How patients perceive the relationship between trauma, substance abuse, craving and relapse: a qualitative study

N. Gielen, J.S.M. Krumeich, M. Tekelenburg, C. Nederkoorn, R.C. Havermans

Research output: Contribution to journalArticleAcademicpeer-review

184 Downloads (Pure)

Abstract

In this qualitative study, patients with comorbid substance use disorder (SUD) and post-traumatic stress disorder (PTSD) were interviewed on their ideas about the link between SUD and PTSD. Although they clearly reported self-medication, they also gave a more complex description of how they believe their PTSD influences their SUD. The results suggest that SUD/PTSD patients believe they did not start using substances because of their experienced traumas or PTSD, but that PTSD symptoms are nonetheless important in the maintenance of their addictions. A clear link exists between craving, relapse, and PTSD symptoms. SUD/PTSD patients would prefer a "whole-person approach" when being treated for their PTSD. It is suggested that the integration of skills training and attention for patients who are fearful of PTSD treatment might improve SUD/PTSD treatment results.

Original languageEnglish
Pages (from-to)466-470
Number of pages5
JournalJournal of Substance Use
Volume21
Issue number5
Early online date20 Jan 2016
DOIs
Publication statusPublished - Oct 2016

Keywords

  • Addiction
  • post-traumatic stress disorder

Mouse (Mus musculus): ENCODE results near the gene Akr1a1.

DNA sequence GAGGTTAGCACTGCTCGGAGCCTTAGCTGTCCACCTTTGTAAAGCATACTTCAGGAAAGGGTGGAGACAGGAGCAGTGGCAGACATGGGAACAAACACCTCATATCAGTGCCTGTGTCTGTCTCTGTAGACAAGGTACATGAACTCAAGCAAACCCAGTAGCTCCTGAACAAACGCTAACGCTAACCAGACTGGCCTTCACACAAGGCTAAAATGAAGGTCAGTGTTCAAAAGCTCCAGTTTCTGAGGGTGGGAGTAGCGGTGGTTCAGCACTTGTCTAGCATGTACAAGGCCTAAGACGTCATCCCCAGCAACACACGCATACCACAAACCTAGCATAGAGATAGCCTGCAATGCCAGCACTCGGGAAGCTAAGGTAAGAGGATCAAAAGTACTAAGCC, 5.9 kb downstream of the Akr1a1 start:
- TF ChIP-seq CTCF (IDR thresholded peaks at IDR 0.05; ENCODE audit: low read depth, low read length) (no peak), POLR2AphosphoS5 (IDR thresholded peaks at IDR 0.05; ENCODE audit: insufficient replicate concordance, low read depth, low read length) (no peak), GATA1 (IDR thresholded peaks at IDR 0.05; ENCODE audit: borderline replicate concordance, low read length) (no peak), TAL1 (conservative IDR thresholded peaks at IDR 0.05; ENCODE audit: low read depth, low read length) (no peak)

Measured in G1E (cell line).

• qualitative
  • POSTTRAUMATIC-STRESS-DISORDER
  • TREATMENT PROGRAMS
  • PTSD
  • PERCEPTIONS
  • PREVALENCE
  • ADDICTION
  • SURVIVORS
  • SYMPTOM
  • ISSUES
  • INCEST

Cite this

@article{f58ed1cd53aa4c34937a3b21140a59a4,
title = "How patients perceive the relationship between trauma, substance abuse, craving and relapse: a qualitative study",
abstract = "In this qualitative study, patients with comorbid substance use disorder (SUD) and post-traumatic stress disorder (PTSD) were interviewed on their ideas about the link between SUD and PTSD. Although they clearly reported self-medication, they also gave a more complex description of how they believe their PTSD influences their SUD. The results suggest that SUD/PTSD patients believe they did not start using substances because of their experienced traumas or PTSD, but that PTSD symptoms are nonetheless important in the maintenance of their addictions. A clear link exists between craving, relapse, and PTSD symptoms. SUD/PTSD patients would prefer a {"}whole-person approach{"} when being treated for their PTSD. It is suggested that the integration of skills training and attention for patients who are fearful of PTSD treatment might improve SUD/PTSD treatment results.",
keywords = "Addiction, post-traumatic stress disorder, qualitative, POSTTRAUMATIC-STRESS-DISORDER, TREATMENT PROGRAMS, PTSD, PERCEPTIONS, PREVALENCE, ADDICTION, SURVIVORS, SYMPTOM, ISSUES, INCEST",
author = "N. Gielen and J.S.M. Krumeich and M. Tekelenburg and C. Nederkoorn and R.C. Havermans",
note = "Open Access",
year = "2016",
month = "10",